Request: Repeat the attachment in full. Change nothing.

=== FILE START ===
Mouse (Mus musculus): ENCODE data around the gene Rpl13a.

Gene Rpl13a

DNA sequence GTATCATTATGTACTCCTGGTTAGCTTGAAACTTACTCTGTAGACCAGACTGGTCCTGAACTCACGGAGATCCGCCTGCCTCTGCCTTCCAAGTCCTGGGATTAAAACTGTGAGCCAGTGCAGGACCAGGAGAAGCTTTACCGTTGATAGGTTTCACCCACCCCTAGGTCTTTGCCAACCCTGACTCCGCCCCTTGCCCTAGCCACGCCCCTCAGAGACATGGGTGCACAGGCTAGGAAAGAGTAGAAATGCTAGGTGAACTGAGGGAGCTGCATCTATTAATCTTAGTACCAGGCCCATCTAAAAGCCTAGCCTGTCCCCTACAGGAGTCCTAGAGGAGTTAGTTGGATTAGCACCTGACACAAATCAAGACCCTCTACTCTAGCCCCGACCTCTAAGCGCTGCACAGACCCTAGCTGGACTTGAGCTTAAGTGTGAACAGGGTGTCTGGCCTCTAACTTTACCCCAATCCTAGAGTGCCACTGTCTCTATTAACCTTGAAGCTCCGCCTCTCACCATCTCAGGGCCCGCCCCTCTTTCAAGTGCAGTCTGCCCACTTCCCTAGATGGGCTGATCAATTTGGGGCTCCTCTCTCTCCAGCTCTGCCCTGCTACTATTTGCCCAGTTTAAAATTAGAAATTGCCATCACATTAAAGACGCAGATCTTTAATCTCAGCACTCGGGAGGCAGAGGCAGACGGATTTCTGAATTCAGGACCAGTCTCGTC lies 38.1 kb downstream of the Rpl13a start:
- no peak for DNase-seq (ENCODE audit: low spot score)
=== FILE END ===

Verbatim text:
Mouse (Mus musculus): ENCODE data around the gene Rpl13a.

Gene Rpl13a

DNA sequence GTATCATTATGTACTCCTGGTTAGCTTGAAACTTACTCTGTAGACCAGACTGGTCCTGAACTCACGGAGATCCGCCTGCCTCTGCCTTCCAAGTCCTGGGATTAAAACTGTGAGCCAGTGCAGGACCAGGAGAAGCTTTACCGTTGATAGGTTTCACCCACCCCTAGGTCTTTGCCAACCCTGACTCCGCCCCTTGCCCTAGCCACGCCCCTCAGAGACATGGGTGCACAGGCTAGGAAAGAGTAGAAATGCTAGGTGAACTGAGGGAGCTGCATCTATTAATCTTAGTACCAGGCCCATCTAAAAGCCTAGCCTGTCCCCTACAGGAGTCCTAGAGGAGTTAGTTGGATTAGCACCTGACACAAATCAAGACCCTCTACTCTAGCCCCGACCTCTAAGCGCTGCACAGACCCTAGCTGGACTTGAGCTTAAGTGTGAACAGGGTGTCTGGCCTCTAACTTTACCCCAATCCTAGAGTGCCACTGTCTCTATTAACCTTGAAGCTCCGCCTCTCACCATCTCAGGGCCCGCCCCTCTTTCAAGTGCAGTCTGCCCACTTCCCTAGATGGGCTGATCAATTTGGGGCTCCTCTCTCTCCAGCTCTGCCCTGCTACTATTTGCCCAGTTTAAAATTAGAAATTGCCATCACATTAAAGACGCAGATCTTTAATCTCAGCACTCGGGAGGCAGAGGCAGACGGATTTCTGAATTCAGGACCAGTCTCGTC lies 38.1 kb downstream of the Rpl13a start:
- no peak for DNase-seq (ENCODE audit: low spot score)